What are the main objectives of the ACTTiVAte project?

ACTTiVAte project works towards three main objectives:

• to foster cross-sector innovation among SMEs from four different sectors: Aerospace, Agri-food, Health and ICT, allocating around 85% of the project budget to SMEs,

• to generate new value chains and to develop strategies that allow clusters to lead the engagement of SMEs in activities intended to create new services and products,

• to set up strategies to achieve stable growth of cross-sector and cross-border innovation beyond the project.

Who will benefit from the project results?

ACTTiVAte project brings financial, organisational, educational and networking support to small- and medium-sized enterprises. They may be well-established companies as well as start-ups that demonstrate a very interesting business idea and determination to prove its value.

Source: http://en.kpk.gov.pl/wp-content/uploads/2016/10/Bulletin_No_2_July.pdf

 

 

Successful participation in the presentation of ACTTiVAte in Madrid

Last Friday, July 7, 2017, Madrid Aerospace Cluster and the Science Park of Madrid organized a session of presentation of the call for proposals launched under the ACTTiVAte Project.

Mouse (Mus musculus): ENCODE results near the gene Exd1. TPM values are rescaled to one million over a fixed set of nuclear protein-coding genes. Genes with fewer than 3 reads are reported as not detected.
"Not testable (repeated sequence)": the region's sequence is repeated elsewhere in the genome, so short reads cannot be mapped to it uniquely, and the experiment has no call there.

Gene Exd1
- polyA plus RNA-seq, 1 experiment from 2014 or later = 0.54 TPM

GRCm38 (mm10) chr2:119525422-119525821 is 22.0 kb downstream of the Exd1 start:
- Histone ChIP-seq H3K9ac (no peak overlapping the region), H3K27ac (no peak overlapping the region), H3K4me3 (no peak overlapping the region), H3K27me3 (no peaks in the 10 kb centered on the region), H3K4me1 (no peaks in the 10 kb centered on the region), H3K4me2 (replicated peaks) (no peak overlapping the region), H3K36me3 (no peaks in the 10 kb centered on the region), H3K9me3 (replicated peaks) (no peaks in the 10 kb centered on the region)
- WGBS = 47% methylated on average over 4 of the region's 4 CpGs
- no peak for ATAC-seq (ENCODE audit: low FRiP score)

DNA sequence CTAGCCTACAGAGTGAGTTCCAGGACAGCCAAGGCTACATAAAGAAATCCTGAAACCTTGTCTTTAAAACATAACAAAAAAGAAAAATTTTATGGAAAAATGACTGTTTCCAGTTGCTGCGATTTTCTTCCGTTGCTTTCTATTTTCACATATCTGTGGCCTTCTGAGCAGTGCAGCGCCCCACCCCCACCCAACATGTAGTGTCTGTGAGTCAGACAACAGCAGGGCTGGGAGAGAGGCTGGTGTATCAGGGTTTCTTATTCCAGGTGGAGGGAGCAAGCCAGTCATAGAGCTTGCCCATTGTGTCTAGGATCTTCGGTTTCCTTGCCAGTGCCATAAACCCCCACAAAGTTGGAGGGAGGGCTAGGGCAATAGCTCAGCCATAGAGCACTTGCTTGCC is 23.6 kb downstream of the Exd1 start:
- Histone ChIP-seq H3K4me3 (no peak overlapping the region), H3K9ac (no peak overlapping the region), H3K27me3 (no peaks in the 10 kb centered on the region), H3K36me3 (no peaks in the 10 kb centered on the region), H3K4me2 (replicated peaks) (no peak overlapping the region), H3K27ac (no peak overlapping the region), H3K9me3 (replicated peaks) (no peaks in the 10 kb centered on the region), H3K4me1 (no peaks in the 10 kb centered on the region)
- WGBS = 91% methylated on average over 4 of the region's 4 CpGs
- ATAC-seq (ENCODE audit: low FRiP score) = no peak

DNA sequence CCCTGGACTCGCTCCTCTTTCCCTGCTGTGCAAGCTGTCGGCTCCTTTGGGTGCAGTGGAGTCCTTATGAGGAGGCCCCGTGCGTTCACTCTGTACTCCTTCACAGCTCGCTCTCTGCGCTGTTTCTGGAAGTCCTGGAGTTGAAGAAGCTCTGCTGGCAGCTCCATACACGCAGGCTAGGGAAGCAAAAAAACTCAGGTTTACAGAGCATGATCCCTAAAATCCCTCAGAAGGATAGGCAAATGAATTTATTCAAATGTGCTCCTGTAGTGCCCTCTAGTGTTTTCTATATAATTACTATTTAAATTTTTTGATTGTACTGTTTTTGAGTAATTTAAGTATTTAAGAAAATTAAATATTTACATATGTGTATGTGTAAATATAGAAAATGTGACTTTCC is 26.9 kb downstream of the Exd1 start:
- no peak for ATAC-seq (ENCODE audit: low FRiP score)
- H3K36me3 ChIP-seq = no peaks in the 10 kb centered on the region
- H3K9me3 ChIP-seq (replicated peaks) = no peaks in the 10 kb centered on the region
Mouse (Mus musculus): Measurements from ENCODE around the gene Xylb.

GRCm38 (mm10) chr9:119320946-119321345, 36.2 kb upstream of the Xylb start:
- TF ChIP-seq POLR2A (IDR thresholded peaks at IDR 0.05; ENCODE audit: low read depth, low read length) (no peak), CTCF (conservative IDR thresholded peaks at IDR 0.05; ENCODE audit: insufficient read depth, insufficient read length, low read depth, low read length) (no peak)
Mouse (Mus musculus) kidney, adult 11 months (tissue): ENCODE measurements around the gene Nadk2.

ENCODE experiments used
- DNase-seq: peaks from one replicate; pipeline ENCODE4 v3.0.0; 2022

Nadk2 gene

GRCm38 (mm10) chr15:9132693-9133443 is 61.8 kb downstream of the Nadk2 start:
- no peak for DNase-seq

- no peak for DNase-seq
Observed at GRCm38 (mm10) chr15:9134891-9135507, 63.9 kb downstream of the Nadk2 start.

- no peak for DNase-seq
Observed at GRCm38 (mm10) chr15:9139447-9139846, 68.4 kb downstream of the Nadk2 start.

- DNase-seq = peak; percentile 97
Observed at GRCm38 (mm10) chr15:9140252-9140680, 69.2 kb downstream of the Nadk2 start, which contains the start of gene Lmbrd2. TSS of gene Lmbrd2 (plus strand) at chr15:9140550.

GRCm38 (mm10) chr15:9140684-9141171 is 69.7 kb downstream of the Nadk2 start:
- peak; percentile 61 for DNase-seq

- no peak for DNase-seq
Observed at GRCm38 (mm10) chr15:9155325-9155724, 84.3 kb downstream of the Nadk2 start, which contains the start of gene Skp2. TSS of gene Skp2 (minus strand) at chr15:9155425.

The presentation gathered 45 people representing 38 companies from different sectors.

ACTTiVAte Project aims to support innovation in SMEs by encouraging technology transfer and cooperation between four sectors with strong synergies, such as Aerospace, ICT, Agrofood, and Health. The establishment of four geographical poles will also facilitate the development of new value chains.

ACTTiVAte Project has 1.5M€ for the direct financing of innovative SME projects.

Do you have an innovative project with a focus on technology transfer between Agri-Food, ICT, Health or AeroSpace sectors?

ACTTiVAte offers direct funding and business support services to innovative SME projects. Open call for proposals. Apply now!

An autonomous robot to forecast wine production

A nice example of cross-sectoral innovation. ACTTiVAte looks for similar projects.

A technology capable of predicting production without human intervention would be a dream come true for winegrowers across Europe. If everything goes according to expectations, this technology will be available in less than two years.

In a market where quality is becoming more and more important, the VINBOT project could boost the competitiveness of European wine producers. More accurate forecasts are more accurate decisions, and the autonomous robot created and its network of sensors can calculate the grape production and relevant characteristics of the vegetation cover, generate maps and disseminate the information derived through the cloud computing.

André Barriguinha, Agri-Ciência director and VINBOT post-project dissemination and marketing leader, talks about the results of the initiative and plans for the future.

1.- What specific challenges did VINBOT propose to address?